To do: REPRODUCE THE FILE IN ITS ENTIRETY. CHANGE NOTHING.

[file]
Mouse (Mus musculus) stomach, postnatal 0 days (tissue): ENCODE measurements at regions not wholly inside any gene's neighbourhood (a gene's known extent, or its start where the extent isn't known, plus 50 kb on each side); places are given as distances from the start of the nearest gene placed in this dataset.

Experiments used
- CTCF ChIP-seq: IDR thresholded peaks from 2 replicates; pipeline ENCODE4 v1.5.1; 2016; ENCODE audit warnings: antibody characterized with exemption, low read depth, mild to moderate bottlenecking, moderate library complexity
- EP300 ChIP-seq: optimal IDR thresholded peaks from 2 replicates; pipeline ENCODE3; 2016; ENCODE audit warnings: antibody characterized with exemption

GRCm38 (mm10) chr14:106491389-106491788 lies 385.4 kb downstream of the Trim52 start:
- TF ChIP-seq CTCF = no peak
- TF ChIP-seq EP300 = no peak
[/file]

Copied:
Mouse (Mus musculus) stomach, postnatal 0 days (tissue): ENCODE measurements at regions not wholly inside any gene's neighbourhood (a gene's known extent, or its start where the extent isn't known, plus 50 kb on each side); places are given as distances from the start of the nearest gene placed in this dataset.

Experiments used
- CTCF ChIP-seq: IDR thresholded peaks from 2 replicates; pipeline ENCODE4 v1.5.1; 2016; ENCODE audit warnings: antibody characterized with exemption, low read depth, mild to moderate bottlenecking, moderate library complexity
- EP300 ChIP-seq: optimal IDR thresholded peaks from 2 replicates; pipeline ENCODE3; 2016; ENCODE audit warnings: antibody characterized with exemption

GRCm38 (mm10) chr14:106491389-106491788 lies 385.4 kb downstream of the Trim52 start:
- TF ChIP-seq CTCF = no peak
- TF ChIP-seq EP300 = no peak